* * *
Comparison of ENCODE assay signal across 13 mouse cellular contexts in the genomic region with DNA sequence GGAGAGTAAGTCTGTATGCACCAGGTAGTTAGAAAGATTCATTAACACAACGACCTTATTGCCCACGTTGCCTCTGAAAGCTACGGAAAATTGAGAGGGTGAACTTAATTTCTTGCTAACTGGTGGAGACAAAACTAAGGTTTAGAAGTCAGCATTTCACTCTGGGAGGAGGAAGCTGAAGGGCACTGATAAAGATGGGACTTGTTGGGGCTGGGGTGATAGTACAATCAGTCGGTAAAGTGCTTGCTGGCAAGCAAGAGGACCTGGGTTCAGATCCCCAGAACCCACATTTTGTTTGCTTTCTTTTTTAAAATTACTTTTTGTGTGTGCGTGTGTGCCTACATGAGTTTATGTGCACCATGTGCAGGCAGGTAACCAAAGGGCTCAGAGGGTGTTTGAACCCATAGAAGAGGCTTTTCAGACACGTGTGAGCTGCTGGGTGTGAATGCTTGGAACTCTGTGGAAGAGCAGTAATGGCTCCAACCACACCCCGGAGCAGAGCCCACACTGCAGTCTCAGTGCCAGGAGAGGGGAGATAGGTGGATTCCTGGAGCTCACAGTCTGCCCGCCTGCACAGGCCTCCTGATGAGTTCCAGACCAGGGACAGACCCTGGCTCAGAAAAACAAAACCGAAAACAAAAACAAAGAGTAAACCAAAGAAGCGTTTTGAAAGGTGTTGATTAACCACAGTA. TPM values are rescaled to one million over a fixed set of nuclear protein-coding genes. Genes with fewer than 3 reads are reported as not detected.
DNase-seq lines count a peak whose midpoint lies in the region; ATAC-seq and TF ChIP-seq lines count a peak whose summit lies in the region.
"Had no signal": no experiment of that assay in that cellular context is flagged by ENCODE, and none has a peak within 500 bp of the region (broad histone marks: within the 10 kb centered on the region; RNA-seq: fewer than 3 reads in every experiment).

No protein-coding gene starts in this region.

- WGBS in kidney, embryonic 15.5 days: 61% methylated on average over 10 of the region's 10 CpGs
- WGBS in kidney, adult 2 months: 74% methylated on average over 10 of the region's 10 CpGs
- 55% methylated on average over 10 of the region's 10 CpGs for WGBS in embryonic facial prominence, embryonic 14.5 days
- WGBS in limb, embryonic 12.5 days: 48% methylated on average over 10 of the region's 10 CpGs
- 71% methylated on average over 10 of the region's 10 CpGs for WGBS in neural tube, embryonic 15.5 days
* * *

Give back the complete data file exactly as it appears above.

Comparison of ENCODE assay signal across 13 mouse cellular contexts in the genomic region with DNA sequence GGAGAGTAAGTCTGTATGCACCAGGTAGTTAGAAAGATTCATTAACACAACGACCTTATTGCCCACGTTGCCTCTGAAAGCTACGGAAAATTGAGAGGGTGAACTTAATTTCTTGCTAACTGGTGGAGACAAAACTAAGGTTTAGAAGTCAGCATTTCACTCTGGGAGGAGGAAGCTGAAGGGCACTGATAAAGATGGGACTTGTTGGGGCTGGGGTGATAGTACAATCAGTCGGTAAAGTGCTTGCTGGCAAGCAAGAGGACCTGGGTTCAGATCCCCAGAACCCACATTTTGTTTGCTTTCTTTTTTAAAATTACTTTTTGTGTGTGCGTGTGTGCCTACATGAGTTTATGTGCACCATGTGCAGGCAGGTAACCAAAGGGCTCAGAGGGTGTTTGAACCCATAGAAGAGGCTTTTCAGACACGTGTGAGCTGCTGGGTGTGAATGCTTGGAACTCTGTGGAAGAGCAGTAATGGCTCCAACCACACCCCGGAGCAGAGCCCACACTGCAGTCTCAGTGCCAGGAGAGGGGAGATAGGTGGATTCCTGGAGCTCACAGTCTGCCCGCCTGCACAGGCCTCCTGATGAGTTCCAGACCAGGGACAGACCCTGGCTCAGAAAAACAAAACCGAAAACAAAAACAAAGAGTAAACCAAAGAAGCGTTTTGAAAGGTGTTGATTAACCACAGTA. TPM values are rescaled to one million over a fixed set of nuclear protein-coding genes. Genes with fewer than 3 reads are reported as not detected.
DNase-seq lines count a peak whose midpoint lies in the region; ATAC-seq and TF ChIP-seq lines count a peak whose summit lies in the region.
"Had no signal": no experiment of that assay in that cellular context is flagged by ENCODE, and none has a peak within 500 bp of the region (broad histone marks: within the 10 kb centered on the region; RNA-seq: fewer than 3 reads in every experiment).

No protein-coding gene starts in this region.

- WGBS in kidney, embryonic 15.5 days: 61% methylated on average over 10 of the region's 10 CpGs
- WGBS in kidney, adult 2 months: 74% methylated on average over 10 of the region's 10 CpGs
- 55% methylated on average over 10 of the region's 10 CpGs for WGBS in embryonic facial prominence, embryonic 14.5 days
- WGBS in limb, embryonic 12.5 days: 48% methylated on average over 10 of the region's 10 CpGs
- 71% methylated on average over 10 of the region's 10 CpGs for WGBS in neural tube, embryonic 15.5 days